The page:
Today, economic fluctuations are more volatile than they have been throughout the last 20 years, and cycles are shorter and more extreme. This is likely to persist. And the tailwinds of falling inflation, cheap credit and, to a significant extent, the backstop of the Federal Reserve ‘put’ – or lowering of official interest rates to support markets in tough economic times – is largely exhausted. This broad uncertainty is reflected in markets. Bond yields continue to fall, signalling deflation, while inflation-linked bonds remain relatively expensive, flagging inflation. Simultaneously, the Australian dollar is strong, signalling growth, while fear in the markets is conveyed by expensive options protection, and equities vacillate depending on the latest data.
This year’s sideways, range-bound market has been driven by leading growth indicators. In spite of this, the way money is typically managed is, arguably, ill-equipped to respond to the potential range of market eventualities that may unfold. Conventional wisdom locks most superannuation funds into a regime whereby they remain in the market at all times, in essentially the same asset allocation and at the same risk level regardless of the outlook. This is ‘time in’, rather than timing the market. There are good reasons for this. Staying static has worked over most of our careers as asset allocation of any sort has tended to perform well given a 25-year bond bull market and generally stable and positive economic growth. Despite their sound reasoning, static risk guidelines can create constraints and inefficiencies. Many of these are avoidable, but four elements of long-term investment: flexibility in asset allocation, benchmarking, active management and diversification can be improved. Greater cyclical volatility in markets, and more extreme outcomes, underscores the need to enhance these sooner rather than later.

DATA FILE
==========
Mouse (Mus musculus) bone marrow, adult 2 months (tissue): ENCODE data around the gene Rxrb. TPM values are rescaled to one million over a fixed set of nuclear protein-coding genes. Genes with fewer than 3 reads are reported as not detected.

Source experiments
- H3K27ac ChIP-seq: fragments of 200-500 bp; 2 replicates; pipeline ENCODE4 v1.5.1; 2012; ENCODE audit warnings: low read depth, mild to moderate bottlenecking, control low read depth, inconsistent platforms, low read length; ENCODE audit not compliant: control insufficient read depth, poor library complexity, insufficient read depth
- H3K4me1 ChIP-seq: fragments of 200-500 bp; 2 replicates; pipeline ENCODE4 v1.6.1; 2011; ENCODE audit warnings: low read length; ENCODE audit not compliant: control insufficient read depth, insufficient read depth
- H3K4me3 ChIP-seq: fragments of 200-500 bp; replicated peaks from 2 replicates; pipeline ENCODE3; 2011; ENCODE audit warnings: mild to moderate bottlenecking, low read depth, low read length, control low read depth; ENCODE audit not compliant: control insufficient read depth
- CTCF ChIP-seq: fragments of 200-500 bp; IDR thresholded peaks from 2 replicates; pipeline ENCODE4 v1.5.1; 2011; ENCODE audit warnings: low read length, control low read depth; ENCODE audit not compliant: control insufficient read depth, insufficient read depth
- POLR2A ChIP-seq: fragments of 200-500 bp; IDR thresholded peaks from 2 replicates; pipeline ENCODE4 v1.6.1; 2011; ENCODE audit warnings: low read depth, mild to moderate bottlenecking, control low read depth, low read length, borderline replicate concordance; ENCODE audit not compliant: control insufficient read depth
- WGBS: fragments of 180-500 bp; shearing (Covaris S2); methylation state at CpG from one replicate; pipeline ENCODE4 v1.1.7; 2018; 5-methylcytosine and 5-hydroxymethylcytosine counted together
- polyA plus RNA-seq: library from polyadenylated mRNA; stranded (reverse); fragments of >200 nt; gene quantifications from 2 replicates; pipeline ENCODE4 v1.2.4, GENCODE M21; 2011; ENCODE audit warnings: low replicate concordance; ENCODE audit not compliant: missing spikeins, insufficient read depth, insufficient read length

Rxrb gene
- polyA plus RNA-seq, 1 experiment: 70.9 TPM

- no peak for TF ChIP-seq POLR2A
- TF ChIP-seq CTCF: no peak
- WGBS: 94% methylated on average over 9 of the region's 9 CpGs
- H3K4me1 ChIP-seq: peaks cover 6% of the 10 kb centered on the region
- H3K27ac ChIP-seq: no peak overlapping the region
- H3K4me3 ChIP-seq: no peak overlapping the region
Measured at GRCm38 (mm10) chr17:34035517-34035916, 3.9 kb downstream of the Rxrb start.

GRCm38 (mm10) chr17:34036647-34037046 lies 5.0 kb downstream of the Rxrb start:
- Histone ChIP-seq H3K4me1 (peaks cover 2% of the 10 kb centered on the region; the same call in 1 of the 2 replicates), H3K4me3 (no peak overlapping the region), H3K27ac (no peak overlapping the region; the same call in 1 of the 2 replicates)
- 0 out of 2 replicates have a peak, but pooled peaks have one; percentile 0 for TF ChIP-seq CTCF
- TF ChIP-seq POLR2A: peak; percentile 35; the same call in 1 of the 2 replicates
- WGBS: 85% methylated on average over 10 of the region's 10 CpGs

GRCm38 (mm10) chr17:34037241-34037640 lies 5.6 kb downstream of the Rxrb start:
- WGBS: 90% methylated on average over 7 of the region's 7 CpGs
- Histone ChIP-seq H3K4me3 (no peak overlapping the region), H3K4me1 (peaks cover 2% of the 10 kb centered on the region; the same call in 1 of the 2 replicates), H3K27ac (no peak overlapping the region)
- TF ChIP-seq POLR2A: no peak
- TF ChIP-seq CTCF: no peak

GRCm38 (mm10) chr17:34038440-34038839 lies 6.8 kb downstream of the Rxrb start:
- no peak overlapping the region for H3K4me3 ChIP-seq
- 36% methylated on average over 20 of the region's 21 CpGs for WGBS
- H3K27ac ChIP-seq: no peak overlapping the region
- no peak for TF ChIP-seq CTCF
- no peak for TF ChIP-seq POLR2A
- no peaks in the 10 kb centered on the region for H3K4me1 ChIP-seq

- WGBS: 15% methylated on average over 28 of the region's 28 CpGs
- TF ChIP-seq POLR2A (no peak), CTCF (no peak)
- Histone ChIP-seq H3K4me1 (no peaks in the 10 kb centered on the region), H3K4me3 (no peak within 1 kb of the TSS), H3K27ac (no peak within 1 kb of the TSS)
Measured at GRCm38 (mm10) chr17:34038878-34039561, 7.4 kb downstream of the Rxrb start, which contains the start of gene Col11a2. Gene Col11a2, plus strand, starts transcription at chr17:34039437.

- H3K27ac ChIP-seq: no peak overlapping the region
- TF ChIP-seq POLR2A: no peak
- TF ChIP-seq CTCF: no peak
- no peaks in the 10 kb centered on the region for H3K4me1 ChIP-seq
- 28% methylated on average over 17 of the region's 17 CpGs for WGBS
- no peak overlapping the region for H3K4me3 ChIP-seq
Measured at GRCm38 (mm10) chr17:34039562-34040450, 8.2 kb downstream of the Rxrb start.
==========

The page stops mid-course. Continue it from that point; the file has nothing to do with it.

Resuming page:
FLEXIBILE ASSET ALLOCATION In a more volatile environment, the ability to change asset allocation to capitalise on opportunities is more important than ever. Current equity valuations should be incorporated into expectations of future returns – particularly when extreme environments are forecast. There is a well-documented relationship between normalised Shiller price/earnings (P/E) ratios and future average returns (see Chart 1). A commonly made observation is that not once in history has a P/E ratio above 30 in the US resulted in a positive return in the succeeding 10 years. The inference is clear: valuation should be taken into account when determining long-term return expectations. In the shorter term, expectations can be adjusted not only on the basis of valuation, but also on other factors, including earnings, momentum and liquidity. This necessitates a more frequent reassessment of the assumptions that underpin portfolio construction, and a licence to alter the asset allocation as conditions change.